February 08, 2007

Farm Reports

United States

Vermont's secretary of agriculture is in D.C. this week for the midwinter meeting of the National Association of State Departments of Agriculture advocating for dairy price supports. North Dakota's agriculture commissioner expects to focus on permanent disaster assistance, among other proposals being discussed for possible inclusion in the upcoming Farm Bill.

North Dakota issues the first commercial hemp growing permits in hopes that the DEA, which must still approve them, will allow industrial hemp growth after saying that they'd consider applications on an individual basis.

After only seven to eight years, some farmers are already finding Roundup resistant weed varieties on their farms.

Sen. Tom Harkin (D-IA) is concerned that potentially fragile cropland will be pulled out of the Conservation Reserve Program to grow corn for ethanol. For the upcoming Farm Bill, the article notes that Harkin is considering paying "... landowners a reduced CRP payment, plus a payment from the conservation security program, which is aimed at working lands, and allow the harvest of grasses or other biomass to be sold to cellulosic ethanol plants. ..." Currently, however, there are no cellulosic ethanol plants in operation.

Go here for a comprehensive report on Iowa's agricultural economy.

Producers of leafy greens in California have come up with a voluntary program, just approved by the state agriculture board, to institute E. coli prevention guidelines and certification processes.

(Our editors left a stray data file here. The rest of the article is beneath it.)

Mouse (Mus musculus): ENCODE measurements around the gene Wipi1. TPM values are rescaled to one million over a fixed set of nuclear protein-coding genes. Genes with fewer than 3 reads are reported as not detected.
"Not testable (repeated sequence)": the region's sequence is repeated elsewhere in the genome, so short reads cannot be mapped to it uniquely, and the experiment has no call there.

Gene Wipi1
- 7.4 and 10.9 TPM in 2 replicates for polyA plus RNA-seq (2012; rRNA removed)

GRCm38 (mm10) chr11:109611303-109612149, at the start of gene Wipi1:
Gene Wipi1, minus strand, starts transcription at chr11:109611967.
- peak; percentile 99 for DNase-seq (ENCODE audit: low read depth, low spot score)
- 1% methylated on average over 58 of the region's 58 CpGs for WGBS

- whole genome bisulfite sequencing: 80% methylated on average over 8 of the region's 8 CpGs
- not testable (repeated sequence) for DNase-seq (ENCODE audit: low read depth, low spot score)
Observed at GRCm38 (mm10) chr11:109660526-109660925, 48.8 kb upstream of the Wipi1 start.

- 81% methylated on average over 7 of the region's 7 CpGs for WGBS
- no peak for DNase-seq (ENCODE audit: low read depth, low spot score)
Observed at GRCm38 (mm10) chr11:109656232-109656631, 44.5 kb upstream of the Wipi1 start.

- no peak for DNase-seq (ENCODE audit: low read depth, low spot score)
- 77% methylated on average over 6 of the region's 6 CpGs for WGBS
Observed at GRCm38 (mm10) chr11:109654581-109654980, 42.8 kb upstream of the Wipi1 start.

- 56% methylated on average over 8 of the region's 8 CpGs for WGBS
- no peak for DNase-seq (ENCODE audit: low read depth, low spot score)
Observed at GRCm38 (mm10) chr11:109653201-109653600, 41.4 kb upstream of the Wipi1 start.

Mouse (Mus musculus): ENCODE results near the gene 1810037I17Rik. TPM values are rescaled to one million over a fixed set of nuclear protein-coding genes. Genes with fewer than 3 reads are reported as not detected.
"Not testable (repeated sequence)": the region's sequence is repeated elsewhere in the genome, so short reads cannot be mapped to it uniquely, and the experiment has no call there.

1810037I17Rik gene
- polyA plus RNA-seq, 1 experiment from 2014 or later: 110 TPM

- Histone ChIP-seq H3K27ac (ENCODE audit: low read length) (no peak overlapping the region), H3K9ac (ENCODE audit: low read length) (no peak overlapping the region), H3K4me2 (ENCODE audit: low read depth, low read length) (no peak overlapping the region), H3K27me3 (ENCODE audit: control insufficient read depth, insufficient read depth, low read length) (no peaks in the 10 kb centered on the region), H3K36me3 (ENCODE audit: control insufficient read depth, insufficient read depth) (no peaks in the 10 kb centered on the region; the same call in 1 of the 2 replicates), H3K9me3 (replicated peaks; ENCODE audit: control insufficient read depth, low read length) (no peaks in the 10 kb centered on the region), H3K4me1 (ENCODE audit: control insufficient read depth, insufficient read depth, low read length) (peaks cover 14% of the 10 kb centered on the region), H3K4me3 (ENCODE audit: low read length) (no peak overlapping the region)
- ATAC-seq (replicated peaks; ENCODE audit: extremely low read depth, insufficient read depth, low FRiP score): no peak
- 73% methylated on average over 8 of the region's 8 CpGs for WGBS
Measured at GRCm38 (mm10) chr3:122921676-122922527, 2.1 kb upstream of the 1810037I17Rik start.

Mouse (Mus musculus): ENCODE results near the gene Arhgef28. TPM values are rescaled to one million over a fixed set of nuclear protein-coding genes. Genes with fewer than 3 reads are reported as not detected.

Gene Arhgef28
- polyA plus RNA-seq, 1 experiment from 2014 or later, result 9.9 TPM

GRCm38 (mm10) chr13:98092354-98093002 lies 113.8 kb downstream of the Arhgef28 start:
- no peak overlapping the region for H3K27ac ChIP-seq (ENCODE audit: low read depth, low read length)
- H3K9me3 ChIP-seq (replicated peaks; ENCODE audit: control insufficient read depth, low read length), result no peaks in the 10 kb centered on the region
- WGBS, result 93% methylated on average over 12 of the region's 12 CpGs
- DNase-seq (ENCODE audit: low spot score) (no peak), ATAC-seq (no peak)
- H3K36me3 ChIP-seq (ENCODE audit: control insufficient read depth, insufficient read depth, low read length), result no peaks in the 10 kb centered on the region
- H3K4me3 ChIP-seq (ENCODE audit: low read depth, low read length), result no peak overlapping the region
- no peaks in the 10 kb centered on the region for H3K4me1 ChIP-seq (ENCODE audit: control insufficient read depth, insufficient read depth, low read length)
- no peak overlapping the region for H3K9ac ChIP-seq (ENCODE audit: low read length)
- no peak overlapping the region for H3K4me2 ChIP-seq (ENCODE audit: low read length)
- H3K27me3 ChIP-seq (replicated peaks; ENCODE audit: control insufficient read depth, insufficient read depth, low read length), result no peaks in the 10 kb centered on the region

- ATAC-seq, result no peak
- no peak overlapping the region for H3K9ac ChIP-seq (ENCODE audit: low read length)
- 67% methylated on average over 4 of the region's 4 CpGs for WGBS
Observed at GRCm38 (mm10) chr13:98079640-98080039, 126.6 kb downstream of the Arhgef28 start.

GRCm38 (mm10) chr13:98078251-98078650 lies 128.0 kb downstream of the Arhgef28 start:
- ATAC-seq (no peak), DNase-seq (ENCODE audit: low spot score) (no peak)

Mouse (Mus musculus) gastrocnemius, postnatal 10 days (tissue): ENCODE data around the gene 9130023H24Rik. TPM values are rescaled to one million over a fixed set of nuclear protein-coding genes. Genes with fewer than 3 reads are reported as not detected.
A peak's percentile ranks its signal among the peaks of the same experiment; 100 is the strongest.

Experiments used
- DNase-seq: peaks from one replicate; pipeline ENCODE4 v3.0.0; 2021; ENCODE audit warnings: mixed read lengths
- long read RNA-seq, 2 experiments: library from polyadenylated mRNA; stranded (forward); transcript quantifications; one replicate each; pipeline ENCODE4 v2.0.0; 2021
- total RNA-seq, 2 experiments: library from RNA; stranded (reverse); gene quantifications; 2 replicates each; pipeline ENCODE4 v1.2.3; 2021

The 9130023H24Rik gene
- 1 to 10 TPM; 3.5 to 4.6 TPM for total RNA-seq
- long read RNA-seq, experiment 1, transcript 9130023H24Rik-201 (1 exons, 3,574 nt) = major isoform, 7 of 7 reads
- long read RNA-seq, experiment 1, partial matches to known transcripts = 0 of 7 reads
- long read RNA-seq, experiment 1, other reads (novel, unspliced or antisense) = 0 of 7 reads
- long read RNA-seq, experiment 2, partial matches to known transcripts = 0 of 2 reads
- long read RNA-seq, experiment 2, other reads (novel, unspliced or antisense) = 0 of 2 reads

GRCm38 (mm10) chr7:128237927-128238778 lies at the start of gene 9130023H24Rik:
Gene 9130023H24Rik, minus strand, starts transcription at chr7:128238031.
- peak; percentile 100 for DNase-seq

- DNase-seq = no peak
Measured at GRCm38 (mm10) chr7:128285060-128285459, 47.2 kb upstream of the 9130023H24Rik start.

The Doha round of agricultural trade talks are still stalled by developing nation suspicions of bad faith and industrialized nations' desire to maintain their own trade barriers. Also in breaking news, pigs still don't fly.

Tibetan farmers use biogas to supply fertilizer and energy needs, as well as save time that would otherwise be spent gathering wood.

Agricultural mechanization is being expanded in Ghana, along with increased funding for rural wells and roads.

A new European Union report outlines agricultural market prospects in Europe through 2013.

Natasha is currently an intern with the Michael Fields Agricultural Institute, an organization dedicated to outreach and education in sustainable agriculture and food systems issues. The opinions expressed in this post are her own and are not representations on behalf of MFAI.

Posted by natasha at February 8, 2007 03:53 PM | Agriculture | Technorati links |

Thanks for your effort Natasha - it is very informative, organized and interesting.

Posted by: Tim Gieseke at February 8, 2007 05:51 PM

tuesday night i watched france 2/tv5 monde. Theres been a political discussion about the upcoming french election on apr22. the lefties described the conservative candidate sarkozy as methodical and pretty much focussed on serving the own electorate withaout a cause, without a reason. spiritless. after the uprising in the ghettos in france sarkozy did a shit to rebalance society. now nazi le pen made a similiarly nerved impression.
(out of the text)
le pen put up some irony against his political enemies, estimating that nicolas sarkozy is still the follow up to balladur and that chiraq could be another time candidate if there was an international crisis. he slashed the strategy of sarkozy. he said: he tries to plough my territory but im the one who seeds and im the one who harvests. Still the guys are preferring the original from the copy. the more he does in this area, the better i show up.

Posted by: ccokz at February 9, 2007 12:52 AM